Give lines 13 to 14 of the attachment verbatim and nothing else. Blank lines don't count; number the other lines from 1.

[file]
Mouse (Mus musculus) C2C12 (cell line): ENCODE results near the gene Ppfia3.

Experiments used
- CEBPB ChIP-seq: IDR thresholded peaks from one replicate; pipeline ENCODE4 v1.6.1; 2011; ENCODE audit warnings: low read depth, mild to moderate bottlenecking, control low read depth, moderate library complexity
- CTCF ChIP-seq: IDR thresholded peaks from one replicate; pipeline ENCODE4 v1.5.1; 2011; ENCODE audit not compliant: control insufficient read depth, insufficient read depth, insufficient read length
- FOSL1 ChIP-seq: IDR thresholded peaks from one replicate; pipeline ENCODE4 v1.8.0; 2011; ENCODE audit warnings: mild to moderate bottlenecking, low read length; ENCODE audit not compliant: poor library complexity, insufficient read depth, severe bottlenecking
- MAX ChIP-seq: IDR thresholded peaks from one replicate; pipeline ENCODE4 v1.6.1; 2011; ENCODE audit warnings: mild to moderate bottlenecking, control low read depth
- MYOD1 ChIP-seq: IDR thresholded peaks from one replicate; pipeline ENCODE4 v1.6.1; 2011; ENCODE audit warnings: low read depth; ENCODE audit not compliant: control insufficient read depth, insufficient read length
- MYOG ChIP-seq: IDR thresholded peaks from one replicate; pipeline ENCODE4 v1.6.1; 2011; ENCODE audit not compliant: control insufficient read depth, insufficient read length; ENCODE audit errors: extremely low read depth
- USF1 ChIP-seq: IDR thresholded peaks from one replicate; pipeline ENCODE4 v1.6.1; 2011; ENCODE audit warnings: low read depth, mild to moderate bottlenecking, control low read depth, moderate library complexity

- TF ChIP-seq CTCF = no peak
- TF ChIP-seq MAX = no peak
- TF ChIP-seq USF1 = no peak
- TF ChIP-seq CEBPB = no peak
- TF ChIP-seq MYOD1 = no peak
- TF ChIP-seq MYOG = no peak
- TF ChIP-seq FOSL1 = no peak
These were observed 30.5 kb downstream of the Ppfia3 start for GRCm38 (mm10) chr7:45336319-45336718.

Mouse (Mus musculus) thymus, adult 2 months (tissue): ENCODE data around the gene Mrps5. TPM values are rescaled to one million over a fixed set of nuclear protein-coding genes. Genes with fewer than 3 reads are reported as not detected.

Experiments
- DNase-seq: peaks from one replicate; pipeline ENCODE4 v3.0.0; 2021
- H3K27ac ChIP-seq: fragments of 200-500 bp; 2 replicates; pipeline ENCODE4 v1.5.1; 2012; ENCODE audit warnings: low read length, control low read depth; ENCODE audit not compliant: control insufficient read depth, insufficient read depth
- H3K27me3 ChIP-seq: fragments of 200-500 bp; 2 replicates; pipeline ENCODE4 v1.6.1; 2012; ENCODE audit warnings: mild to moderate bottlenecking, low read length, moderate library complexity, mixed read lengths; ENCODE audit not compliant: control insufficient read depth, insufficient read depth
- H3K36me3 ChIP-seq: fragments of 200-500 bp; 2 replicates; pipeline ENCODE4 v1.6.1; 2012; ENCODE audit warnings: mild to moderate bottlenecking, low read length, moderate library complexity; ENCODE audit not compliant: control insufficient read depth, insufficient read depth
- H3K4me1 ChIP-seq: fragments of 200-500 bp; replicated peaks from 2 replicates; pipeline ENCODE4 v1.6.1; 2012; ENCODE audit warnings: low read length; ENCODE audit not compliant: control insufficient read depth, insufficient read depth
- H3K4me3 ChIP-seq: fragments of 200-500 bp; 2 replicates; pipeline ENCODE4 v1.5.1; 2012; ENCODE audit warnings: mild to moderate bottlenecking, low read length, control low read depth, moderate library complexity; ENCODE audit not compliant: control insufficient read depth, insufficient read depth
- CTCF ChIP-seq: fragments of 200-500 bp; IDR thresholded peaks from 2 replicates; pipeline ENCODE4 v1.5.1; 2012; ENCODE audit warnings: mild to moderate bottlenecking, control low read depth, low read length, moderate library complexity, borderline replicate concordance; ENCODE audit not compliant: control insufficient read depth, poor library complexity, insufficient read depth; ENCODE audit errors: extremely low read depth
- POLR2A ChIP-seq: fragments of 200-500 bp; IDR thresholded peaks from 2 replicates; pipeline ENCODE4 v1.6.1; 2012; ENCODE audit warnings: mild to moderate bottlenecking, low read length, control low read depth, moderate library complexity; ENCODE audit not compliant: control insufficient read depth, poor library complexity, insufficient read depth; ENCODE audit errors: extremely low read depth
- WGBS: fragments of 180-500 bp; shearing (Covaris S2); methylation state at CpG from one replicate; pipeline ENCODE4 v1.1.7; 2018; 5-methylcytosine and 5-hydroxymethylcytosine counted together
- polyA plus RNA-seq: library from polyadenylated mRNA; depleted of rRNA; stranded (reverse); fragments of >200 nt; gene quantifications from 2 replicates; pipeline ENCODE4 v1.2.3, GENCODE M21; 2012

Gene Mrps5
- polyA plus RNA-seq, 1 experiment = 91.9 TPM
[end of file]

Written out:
- TF ChIP-seq CEBPB = no peak
- TF ChIP-seq MYOD1 = no peak